Intended for healthcare professionals

Letters Sharing raw data

All BMJ research papers should share their analytic code

BMJ 2016; 352 doi: (Published 18 February 2016) Cite this as: BMJ 2016;352:i886

Re: All BMJ research papers should share their analytic code

I should preface my response by saying I support the AllTrials campaign and have been following Dr Goldacre’s assessment of “outcome switching”. I feel obliged however to express my concerns about this most recent suggestion i.e. the obligatory sharing of code.

Programmers already share their code through journals, conferences etc. thus some of the benefits described already exist, and if i understand things correctly the industry (e.g. Phuse) is developing standard programs as the regulatory environment imposes much sameness and repetition of output. Regarding the reuse of code, the program must be flexible and user-friendly and that can take many more hours of the programmer’s time; it is one thing to have a working program and another to have reusable code. Code shared in journals etc. is not idiosyncratic or study-specific, it is cleaned, described in detail and illustrated with an example. This is quite different from dumping lengthy code in a supplementary document to support an analysis in the BMJ. Almost all of the code would be uninteresting since well designed trials do not demand complex analyses and it would merely articulate in SAS language the assumptions that are stated in the article. And in the cases where the code is interesting, even seasoned programmers may find it difficult to read e.g. if there are copious macros or the style is unusual or different languages have been used (industry statisticians like SAS, academics like R). Anyone involved in the process of validating code will know that hundreds of queries are raised across the set of programs and that almost all of these will ultimately be dismissed by the author of the programs (owing to their more intimate knowledge of the data and code). This implies that making code available will likely elicit uninformed assertions regarding errors, or on the other hand, reusing code without understanding it. Consider the case, years after an analysis has been programmed, when a higher-up believes they’ve spotted an error in the numbers and the programmer is obliged to placate them; when confronted with their own code the programmer, in the absence of thorough documentation of certain minor decisions that were taken at the time, will begin to question their own work. Thus what hope is there for a researcher skimming code that was attached to a BMJ article? I personally believe coding errors are far more rife than we’d like to think. But what is needed is truly independent validation which implies a dogged refusal to view the code, and this returns us to the issue of sharing data and away from this new issue of sharing code. Companies usually refer to several forms of validation with independent coding as the most rigorous and ‘code review’ as the most unreliable, and it is the former which is needed and the latter which BMJ readers would be performing (only the former will reveal assumptions embedded deep in the code).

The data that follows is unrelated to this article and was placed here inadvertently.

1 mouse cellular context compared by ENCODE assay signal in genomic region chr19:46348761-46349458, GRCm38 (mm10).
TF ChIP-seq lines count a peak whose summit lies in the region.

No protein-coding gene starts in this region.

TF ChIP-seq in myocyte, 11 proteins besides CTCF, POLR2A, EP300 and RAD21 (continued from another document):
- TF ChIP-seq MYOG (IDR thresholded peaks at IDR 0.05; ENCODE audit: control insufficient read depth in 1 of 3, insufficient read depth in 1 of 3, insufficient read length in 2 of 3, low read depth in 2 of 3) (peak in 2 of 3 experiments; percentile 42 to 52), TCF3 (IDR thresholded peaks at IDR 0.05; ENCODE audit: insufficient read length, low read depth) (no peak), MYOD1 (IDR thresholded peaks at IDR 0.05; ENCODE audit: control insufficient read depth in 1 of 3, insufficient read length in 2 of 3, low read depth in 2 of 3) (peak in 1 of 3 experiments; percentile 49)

Incidentally, I have written this too quickly and I’m not primarily a programmer, thus i hope genuine programmers respond to Dr Goldacre’s suggestion. Eg, what will contract programmers think about releasing code filled with tips and tricks they’ve accumulated over decades of service and education? The programmer’s time and reputation does not ‘cost nothing’.

Competing interests: No competing interests

19 February 2016
Paul M Brown
Department of Medicine, University of Alberta